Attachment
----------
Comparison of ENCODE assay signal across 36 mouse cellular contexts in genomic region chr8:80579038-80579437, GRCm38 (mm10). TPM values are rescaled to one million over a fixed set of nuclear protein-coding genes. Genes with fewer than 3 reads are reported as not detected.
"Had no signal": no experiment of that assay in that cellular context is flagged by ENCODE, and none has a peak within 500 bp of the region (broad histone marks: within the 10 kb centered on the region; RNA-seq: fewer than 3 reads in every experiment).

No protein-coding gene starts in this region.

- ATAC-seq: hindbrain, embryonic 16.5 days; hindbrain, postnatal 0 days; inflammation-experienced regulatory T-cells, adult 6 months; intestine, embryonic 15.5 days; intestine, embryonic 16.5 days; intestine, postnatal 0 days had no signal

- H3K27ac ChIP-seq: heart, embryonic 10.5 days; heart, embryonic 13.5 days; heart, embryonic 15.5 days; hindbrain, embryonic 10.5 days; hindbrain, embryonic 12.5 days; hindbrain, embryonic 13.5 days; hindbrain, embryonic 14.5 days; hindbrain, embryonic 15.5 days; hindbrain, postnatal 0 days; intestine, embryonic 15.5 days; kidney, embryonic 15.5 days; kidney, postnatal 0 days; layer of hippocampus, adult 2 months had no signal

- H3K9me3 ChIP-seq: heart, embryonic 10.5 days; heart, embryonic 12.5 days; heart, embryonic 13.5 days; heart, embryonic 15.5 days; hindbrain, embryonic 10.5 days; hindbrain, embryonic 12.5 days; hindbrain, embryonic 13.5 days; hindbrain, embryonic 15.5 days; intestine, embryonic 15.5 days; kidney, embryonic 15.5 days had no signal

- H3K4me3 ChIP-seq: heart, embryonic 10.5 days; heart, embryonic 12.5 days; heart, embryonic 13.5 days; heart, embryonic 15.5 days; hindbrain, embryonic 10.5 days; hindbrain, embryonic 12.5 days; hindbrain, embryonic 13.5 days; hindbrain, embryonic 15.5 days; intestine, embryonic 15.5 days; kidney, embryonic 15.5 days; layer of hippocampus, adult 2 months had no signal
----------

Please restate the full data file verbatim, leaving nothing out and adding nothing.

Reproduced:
Comparison of ENCODE assay signal across 36 mouse cellular contexts in genomic region chr8:80579038-80579437, GRCm38 (mm10). TPM values are rescaled to one million over a fixed set of nuclear protein-coding genes. Genes with fewer than 3 reads are reported as not detected.
"Had no signal": no experiment of that assay in that cellular context is flagged by ENCODE, and none has a peak within 500 bp of the region (broad histone marks: within the 10 kb centered on the region; RNA-seq: fewer than 3 reads in every experiment).

No protein-coding gene starts in this region.

- ATAC-seq: hindbrain, embryonic 16.5 days; hindbrain, postnatal 0 days; inflammation-experienced regulatory T-cells, adult 6 months; intestine, embryonic 15.5 days; intestine, embryonic 16.5 days; intestine, postnatal 0 days had no signal

- H3K27ac ChIP-seq: heart, embryonic 10.5 days; heart, embryonic 13.5 days; heart, embryonic 15.5 days; hindbrain, embryonic 10.5 days; hindbrain, embryonic 12.5 days; hindbrain, embryonic 13.5 days; hindbrain, embryonic 14.5 days; hindbrain, embryonic 15.5 days; hindbrain, postnatal 0 days; intestine, embryonic 15.5 days; kidney, embryonic 15.5 days; kidney, postnatal 0 days; layer of hippocampus, adult 2 months had no signal

- H3K9me3 ChIP-seq: heart, embryonic 10.5 days; heart, embryonic 12.5 days; heart, embryonic 13.5 days; heart, embryonic 15.5 days; hindbrain, embryonic 10.5 days; hindbrain, embryonic 12.5 days; hindbrain, embryonic 13.5 days; hindbrain, embryonic 15.5 days; intestine, embryonic 15.5 days; kidney, embryonic 15.5 days had no signal

- H3K4me3 ChIP-seq: heart, embryonic 10.5 days; heart, embryonic 12.5 days; heart, embryonic 13.5 days; heart, embryonic 15.5 days; hindbrain, embryonic 10.5 days; hindbrain, embryonic 12.5 days; hindbrain, embryonic 13.5 days; hindbrain, embryonic 15.5 days; intestine, embryonic 15.5 days; kidney, embryonic 15.5 days; layer of hippocampus, adult 2 months had no signal